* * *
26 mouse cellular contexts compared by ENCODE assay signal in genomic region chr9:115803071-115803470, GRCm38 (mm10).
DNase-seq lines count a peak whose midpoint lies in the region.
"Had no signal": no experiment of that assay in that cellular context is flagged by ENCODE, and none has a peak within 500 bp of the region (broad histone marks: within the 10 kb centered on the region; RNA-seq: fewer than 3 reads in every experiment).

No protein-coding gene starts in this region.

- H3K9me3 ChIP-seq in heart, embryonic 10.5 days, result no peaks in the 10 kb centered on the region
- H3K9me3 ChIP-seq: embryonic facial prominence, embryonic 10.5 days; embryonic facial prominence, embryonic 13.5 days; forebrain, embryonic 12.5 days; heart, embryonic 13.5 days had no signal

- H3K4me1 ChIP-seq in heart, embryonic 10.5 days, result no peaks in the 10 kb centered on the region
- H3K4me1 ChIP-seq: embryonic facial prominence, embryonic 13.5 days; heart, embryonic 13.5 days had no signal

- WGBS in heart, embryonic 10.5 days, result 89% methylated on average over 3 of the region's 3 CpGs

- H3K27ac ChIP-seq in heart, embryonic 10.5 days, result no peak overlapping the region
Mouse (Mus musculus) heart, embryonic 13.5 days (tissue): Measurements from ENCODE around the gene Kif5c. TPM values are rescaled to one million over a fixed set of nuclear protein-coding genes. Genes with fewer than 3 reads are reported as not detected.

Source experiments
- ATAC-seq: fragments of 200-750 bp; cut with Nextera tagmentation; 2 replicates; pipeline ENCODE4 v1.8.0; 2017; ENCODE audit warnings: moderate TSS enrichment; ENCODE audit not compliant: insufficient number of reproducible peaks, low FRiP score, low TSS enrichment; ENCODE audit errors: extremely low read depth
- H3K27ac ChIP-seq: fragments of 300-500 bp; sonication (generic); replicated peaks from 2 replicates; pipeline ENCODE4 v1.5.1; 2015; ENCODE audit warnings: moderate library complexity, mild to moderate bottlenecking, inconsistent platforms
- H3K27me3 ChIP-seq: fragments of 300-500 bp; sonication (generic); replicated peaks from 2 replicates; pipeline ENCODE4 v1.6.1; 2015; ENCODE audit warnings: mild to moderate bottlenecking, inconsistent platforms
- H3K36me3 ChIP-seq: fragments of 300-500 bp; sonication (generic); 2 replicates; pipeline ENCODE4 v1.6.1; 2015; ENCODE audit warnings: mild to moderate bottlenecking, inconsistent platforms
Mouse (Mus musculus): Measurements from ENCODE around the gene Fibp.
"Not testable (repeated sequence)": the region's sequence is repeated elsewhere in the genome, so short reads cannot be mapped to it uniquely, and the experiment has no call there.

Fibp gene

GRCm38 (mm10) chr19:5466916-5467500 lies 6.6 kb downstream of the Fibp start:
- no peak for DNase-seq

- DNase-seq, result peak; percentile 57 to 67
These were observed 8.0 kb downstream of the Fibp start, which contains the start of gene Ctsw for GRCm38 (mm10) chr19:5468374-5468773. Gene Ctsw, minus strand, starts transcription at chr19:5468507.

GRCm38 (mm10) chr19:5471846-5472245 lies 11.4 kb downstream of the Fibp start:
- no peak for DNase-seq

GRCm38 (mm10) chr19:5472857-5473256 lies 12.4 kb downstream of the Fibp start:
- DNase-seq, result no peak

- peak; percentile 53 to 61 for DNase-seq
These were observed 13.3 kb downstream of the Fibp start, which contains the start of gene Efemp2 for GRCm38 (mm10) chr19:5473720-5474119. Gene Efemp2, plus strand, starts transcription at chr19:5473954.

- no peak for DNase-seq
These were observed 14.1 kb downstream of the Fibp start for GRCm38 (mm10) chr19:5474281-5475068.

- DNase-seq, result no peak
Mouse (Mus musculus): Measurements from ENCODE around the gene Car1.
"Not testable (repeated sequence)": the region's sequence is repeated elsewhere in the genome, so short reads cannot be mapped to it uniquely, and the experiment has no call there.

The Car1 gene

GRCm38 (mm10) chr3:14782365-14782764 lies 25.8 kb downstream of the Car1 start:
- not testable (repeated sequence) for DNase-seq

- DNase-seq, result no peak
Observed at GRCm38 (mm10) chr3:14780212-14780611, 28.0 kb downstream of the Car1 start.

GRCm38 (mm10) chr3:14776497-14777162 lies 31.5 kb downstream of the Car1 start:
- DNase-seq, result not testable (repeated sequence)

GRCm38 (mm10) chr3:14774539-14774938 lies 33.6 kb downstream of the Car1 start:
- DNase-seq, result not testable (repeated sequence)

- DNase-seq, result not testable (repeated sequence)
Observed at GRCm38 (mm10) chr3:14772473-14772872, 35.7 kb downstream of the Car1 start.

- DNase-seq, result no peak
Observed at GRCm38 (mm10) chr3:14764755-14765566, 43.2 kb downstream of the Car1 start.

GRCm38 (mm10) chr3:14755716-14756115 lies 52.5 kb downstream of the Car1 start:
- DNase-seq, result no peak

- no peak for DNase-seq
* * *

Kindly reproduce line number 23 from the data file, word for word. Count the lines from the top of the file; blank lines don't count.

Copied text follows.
These were observed 8.0 kb downstream of the Fibp start, which contains the start of gene Ctsw for GRCm38 (mm10) chr19:5468374-5468773. Gene Ctsw, minus strand, starts transcription at chr19:5468507.